Assistant Professor of Chemistry
Ph.D. University of Illinois at Urbana-Champaign, 2005
(Synthetic Protein Chemistry, Chemical Biology, Biochemistry)
Chemical approaches to study protein modifications
The complexity of cellular processes in higher organisms is in stark contrast with the relatively few protein-coding genes (~21,000) in their cells. The chemical modification of proteins after they are assembled on ribosomes, termed protein post-translational modification (PTM), is an important process that adds rich diversity to protein function. We are broadly interested in understanding how chemical modifications affect protein structure and function. Our specific focus is on studying protein modification by small ubiquitin-like proteins. We combine the powerful tools of synthetic organic chemistry and molecular biology to generate specifically modified proteins that are subjected to biochemical and biophysical investigation. Students in our group gain expertise in the synthesis, purification, and characterization of small molecules and proteins.
Two current areas of research are histone protein modification by the small ubiquitin-like protein modifier, SUMO, and modification of Mycobacterium tuberculosis proteins by the prokaryotic ubiquitin-like protein, Pup. We believe that understanding how these proteins modify the functions of their targets will allow us to devise new ways to control gene function and bacterial infection.
Smirnov, D.; Dhall, A.; Sivanesam, K.; Sharar, R.J.; Chatterjee, C.
Fluorescent probes reveal a minimal ligase recognition motif in the prokaryotic ubiquitin like protein from Mycobacterium tuberculosis. J. Am. Chem. Soc. 2013, http://dx.doi.org/10.1021/ja311376h
Meier, F.; Abeywardana, T.; Dhall, A.; Marotta, N.P.; Varkey, J.; Langen, R.; Chatterjee, C.; Pratt, M. R. Semisynthetic, Site-Specific Ubiquitin Modification of α-Synuclein Reveals Differential Effects on Aggregation. J. Am. Chem. Soc. 2012, 134, 5468–5471.
Dhall, A.; Chatterjee, C. Chemical approaches to understand the language of histone modifications ACS Chem. Biol. 2011, 6, 987–999.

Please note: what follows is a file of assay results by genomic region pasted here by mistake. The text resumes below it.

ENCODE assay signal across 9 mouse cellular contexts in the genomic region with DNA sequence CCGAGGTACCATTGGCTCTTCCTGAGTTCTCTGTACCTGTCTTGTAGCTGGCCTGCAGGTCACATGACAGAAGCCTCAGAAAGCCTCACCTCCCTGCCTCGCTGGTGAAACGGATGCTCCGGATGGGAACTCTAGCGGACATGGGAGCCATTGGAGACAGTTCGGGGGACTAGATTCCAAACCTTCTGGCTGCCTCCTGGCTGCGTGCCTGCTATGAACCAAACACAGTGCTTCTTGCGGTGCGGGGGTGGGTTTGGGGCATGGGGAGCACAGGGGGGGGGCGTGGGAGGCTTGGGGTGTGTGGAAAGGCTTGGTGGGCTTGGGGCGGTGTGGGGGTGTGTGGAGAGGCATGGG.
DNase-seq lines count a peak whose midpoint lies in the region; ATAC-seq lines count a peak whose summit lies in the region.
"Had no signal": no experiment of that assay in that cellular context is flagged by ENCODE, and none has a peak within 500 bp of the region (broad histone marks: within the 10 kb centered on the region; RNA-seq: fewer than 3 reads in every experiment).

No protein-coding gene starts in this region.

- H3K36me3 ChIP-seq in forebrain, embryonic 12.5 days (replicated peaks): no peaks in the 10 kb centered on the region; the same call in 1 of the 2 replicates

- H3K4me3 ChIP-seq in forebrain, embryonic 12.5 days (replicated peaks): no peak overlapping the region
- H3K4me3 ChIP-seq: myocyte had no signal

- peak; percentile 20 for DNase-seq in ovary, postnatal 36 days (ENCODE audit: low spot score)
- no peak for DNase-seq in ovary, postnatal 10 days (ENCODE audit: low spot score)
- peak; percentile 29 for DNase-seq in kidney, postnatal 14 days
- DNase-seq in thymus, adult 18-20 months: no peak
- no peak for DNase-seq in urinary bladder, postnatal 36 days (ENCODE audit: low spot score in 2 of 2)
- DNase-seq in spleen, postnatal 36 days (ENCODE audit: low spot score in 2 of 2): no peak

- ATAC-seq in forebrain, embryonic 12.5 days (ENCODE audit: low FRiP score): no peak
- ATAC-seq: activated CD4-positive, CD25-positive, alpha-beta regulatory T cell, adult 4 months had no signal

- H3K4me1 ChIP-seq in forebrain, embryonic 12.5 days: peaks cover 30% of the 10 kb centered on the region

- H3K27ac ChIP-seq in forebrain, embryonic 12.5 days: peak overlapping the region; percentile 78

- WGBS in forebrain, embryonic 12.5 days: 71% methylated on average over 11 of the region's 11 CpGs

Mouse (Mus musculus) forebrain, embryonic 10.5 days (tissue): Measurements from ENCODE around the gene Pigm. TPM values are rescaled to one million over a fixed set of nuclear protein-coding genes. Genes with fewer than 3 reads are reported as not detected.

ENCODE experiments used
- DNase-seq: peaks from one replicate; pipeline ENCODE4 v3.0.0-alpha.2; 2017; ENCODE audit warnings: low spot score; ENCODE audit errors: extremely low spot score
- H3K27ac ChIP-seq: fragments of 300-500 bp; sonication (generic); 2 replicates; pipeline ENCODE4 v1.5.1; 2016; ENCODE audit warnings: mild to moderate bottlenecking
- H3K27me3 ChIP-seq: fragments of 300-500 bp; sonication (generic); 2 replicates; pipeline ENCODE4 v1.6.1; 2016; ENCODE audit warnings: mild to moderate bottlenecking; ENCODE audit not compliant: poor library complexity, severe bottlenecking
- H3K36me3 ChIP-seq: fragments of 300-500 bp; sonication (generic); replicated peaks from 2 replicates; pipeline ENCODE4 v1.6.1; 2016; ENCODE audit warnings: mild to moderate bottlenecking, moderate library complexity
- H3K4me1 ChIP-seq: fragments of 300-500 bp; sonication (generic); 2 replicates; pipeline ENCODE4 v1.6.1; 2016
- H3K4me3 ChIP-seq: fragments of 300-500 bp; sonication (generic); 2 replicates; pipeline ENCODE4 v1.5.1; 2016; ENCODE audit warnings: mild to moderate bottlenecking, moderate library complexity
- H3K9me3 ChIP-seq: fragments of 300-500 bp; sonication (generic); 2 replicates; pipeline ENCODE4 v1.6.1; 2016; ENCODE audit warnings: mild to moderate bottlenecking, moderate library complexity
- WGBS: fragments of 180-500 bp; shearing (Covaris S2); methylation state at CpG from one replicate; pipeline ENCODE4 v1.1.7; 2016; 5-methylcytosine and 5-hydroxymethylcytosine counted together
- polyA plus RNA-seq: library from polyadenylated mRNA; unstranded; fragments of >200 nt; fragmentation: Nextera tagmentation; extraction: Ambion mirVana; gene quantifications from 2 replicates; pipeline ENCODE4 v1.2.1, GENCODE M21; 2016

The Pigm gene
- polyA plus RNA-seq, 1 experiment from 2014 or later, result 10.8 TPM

Fierz, B.; Chatterjee, C.; McGinty, R.K.; Bar-Dagan, M.; Raleigh, D.P.; Muir, T.W.Histone H2B ubiuitylation disrupts local and higher-order chromatin compaction Nat. Chem. Biol. 2011, 7, 113–119.
Chatterjee, C.; McGinty, R.K.; Fierz, B.; Muir, T. W. "Disulfide-directed histone ubiquitylation reveals plasticity in hDot1L activation." Nat. Chem. Biol. 2010, doi:10.1038/nchembio.315.
McGinty, R.K.; Kohn, M.; Chatterjee, C.; Chiang, K.P; Pratt, M.R.; Muir, T.W. "Structure activity analysis of semisynthetic nucleosomes: Mechanistic insights of the stimulation of Dot1L by ubiquitylated histone H2B." ACS Chemical Biology 2009, 4, 258-268.
Levengood, M.R.; Kerwood, C.C.; Chatterjee, C.; van der Donk, W.A. "Investigations of the substrate specificity of lacticin 481 synthetase by using nonproteinogenic amino acids." Chembiochem 2009, 10, 911-919.
Patton, G.C.; Paul, M.; Cooper, L.E.; Chatterjee, C.; van der Donk, W.A. "The importance of the leader sequence for directing lanthionine formation in lacticin 481." Biochemistry 2008, 47, 7342-7351.
Furgerson Ihnken, L.A.; Chatterjee, C.; van der Donk, W.A. "In vitro reconstitution and substrate specificity of a lantibiotic protease." Biochemistry 2008, 47, 7352-7363.
GRC Bioorganic Chemistry, Session Chair 2012
Royalty Research Fund 2012
2010 Blavatnik Award nominee from The Rockefeller University
2001Teacher Rated as Excellent, UIUC Center for Teaching Excellence
1999-2001 University of Illinois, Chemical Biology Fellowship
1998 IIT Bombay, silver medal (first in graduating class)